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More Real Housewines from TV's Real Housewives

Plus, chef Emeril Lagasse and Pinot Noir star Dan Kosta team up, TV host Sandra Lee introduces Cocktail Time, corked sneakers, an advisory against underwater wine aging, and more
Photo by: WENN/Newscom
Lisa Vanderpump (left) and Brandi Glanville are the newest Real Housewives to create their own wines.

Posted: March 19, 2015

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• It’s been a while since Unfiltered checked in on the stars of Bravo TV’s Real Housewives and their many wines. In that time, Lisa Vanderpump of the Real Housewives of Beverly Hills launched her own line of sangria with her daughter Pandora and son-in-law Jason Sabo. LVP Sangria comes in a traditional red version made from Spanish Tempranillo grapes and a rosé sangria made from Bobal and Garnacha; both are priced at $14 a bottle. (If getting through a Real Housewives reunion episode calls for something harder, there’s also a Vanderpump Vodka.) And this month yet another Real Housewives of Beverly Hills star announced that yet another Real Housewine is on the way, and Unfiltered couldn’t have come up with a better name for Brandi Glanville’s new Sonoma County Chardonnay: Unfiltered Blonde will debut in April at Fleming’s Steakhouse in Beverly Hills. "This wine has been in production for over a year,” Glanville told Unfiltered. “I wanted it to be perfect, and it is! I've worked very hard and been a part of every aspect in the making [and] I can't wait to share this Chardonnay with the world." The initial run of 500 cases of the 2013 vintage will be priced at about $15 a bottle at retail and are made in partnership with Tyson and Jenni Rippey of the Vintners Group. "Brandi has a great sense of humor … [Unfiltered Blonde] is a wine for people that say what's on their mind," Tyson said. "And it's a wine that speaks its mind, as true Sonoma Coast Chardonnay should." We at Unfiltered were initially concerned that Real Housewives and the natural-wine movement would have few common fans, but fear not: Unfiltered Blonde Chardonnay is in fact 100 percent filtered.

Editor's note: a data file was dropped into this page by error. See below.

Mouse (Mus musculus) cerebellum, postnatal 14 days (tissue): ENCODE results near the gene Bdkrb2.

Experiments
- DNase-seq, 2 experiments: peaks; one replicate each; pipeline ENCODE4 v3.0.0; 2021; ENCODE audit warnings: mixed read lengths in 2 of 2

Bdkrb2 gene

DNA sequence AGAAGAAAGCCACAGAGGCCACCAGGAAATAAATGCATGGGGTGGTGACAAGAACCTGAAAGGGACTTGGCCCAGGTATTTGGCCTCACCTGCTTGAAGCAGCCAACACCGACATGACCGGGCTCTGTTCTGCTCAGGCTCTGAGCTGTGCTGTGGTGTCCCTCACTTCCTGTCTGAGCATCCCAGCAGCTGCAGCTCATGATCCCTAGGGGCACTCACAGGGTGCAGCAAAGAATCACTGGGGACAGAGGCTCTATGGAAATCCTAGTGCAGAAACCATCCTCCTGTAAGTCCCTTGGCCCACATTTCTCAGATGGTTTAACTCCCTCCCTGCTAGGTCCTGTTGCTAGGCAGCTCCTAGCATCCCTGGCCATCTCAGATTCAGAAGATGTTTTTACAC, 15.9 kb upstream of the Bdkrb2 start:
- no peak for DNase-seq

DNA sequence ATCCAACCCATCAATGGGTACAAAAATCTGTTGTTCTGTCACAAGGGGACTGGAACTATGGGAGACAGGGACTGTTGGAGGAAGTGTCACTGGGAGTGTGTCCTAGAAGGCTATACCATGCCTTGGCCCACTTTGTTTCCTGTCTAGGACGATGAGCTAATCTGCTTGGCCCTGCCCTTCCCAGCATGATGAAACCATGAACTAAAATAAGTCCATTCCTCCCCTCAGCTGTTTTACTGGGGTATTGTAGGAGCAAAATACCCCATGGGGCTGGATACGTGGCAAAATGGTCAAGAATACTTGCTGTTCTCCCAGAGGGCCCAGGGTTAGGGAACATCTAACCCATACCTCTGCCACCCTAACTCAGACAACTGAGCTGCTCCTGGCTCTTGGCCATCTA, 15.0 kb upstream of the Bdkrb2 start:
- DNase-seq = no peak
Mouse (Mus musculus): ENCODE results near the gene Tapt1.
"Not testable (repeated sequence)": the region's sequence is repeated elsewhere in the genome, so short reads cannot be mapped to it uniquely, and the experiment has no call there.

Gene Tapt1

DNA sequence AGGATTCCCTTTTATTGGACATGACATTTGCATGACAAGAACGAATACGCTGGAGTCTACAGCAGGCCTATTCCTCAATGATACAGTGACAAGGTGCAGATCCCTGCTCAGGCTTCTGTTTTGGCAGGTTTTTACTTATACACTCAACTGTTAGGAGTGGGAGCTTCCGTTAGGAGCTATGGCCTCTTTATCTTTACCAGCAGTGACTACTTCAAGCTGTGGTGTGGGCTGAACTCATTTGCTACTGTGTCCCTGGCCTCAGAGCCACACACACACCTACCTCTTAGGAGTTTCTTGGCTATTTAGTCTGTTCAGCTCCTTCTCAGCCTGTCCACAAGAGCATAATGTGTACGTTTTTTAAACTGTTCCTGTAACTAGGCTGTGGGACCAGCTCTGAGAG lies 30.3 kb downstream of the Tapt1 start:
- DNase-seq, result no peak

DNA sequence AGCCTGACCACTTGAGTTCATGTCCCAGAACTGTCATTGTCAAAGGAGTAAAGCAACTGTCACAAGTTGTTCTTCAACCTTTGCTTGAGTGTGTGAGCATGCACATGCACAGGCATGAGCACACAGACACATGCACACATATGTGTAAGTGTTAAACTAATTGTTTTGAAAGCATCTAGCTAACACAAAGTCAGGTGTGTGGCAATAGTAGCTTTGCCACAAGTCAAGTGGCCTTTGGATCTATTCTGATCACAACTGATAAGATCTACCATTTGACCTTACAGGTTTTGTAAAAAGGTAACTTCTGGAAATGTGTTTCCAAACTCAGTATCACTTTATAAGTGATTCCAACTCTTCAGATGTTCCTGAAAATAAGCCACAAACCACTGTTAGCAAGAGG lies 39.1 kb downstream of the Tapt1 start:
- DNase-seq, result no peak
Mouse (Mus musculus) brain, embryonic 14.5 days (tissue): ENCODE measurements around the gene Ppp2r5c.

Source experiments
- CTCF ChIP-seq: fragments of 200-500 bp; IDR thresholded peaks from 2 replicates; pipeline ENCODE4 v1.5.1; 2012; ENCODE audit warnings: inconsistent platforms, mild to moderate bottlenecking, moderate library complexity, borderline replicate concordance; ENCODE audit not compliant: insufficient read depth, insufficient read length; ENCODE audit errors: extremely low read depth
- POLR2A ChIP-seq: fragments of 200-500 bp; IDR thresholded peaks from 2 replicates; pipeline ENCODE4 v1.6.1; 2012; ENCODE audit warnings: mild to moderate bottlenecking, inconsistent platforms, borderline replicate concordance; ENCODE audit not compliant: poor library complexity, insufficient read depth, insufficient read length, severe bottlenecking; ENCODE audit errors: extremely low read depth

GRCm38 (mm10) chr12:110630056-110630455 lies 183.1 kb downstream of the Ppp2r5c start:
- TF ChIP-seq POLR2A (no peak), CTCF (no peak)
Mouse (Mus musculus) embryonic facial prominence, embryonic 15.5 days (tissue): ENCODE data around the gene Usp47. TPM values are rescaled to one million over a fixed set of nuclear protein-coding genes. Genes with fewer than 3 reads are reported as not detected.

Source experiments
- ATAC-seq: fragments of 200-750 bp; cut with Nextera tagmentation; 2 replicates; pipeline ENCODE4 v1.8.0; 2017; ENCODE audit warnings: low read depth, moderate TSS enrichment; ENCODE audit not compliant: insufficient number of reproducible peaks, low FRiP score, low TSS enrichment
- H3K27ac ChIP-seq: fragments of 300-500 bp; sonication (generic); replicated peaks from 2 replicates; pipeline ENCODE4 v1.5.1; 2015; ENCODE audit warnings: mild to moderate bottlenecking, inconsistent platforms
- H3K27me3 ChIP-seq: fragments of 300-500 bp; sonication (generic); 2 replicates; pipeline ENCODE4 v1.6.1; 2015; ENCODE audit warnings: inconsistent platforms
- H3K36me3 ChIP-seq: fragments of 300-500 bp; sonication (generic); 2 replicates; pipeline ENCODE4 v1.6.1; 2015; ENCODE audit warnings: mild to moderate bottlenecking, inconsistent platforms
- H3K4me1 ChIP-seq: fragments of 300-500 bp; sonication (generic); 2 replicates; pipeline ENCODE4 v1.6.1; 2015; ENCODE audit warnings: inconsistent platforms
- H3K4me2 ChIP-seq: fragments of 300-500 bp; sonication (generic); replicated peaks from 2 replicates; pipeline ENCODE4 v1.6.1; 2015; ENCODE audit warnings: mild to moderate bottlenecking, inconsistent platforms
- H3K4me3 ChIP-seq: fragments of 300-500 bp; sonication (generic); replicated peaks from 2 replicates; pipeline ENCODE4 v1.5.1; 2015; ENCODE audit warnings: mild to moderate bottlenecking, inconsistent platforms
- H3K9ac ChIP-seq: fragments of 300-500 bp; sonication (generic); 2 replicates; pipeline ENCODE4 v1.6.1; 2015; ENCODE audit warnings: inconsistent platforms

When Wine and Food Stars Align

• It’s no secret that Emeril Lagasse loves wine, and now the star chef and his wife, Alden, have teamed up with Sonoma vintners Dan and Allison Kosta to launch a new label, AldenAlli. The first wine, a 2013 Sonoma Coast Pinot Noir, will be released in April and will be sold through AldenAlli.com, in Lagasse’s restaurants and in select major markets. “We’ve been talking about this for about three years,” Kosta told Unfiltered. The two wives, who combined their first names for the label, are heavily involved in the project, with both men keeping their day jobs. (Kosta, of course, is one of the founders of Kosta Browne.) The key grape source for the 2013 AldenAlli was Campbell Ranch in the mountainous Annapolis area of Sonoma Coast. The Pinot was aged in 30 percent new oak and carries 14.1 percent alcohol. “Knowing it was going to be more of a restaurant wine, we wanted it to have a more feminine side,” Kosta said. About 750 cases of the 2013 were made and it will be priced at $56. In the future, the foursome will release a 2014 Sonoma Coast Pinot, as well as a 2014 Zinfandel from Limerick Lane in Russian River Valley.


It’s Cocktail Time for TV Host Sandra Lee

• Watch out, Bethenny Frankel, there’s a new low-calorie cocktail TV personality-turned-entrepreneur on the scene. Sandra Lee, Food Network host, cookbook author and longtime girlfriend of New York Gov. Andrew Cuomo, has created a line of ready-to-serve margaritas. Cocktail Time is debuting with two flavors, Key lime and strawberry, and a 750ml bottle will retail for $16; the premixed cocktail brand will be distributed by Diageo. Similar to Frankel’s Skinnygirl line of adult beverages, Lee’s Cocktail Time margaritas tout a “virtually guilt-free” indulgence, with a 4-ounce serving clocking in under 150 calories (a comparable serving of a Skinnygirl cocktail has about 95 calories; a normal 4-ounce margarita has about 200 calories).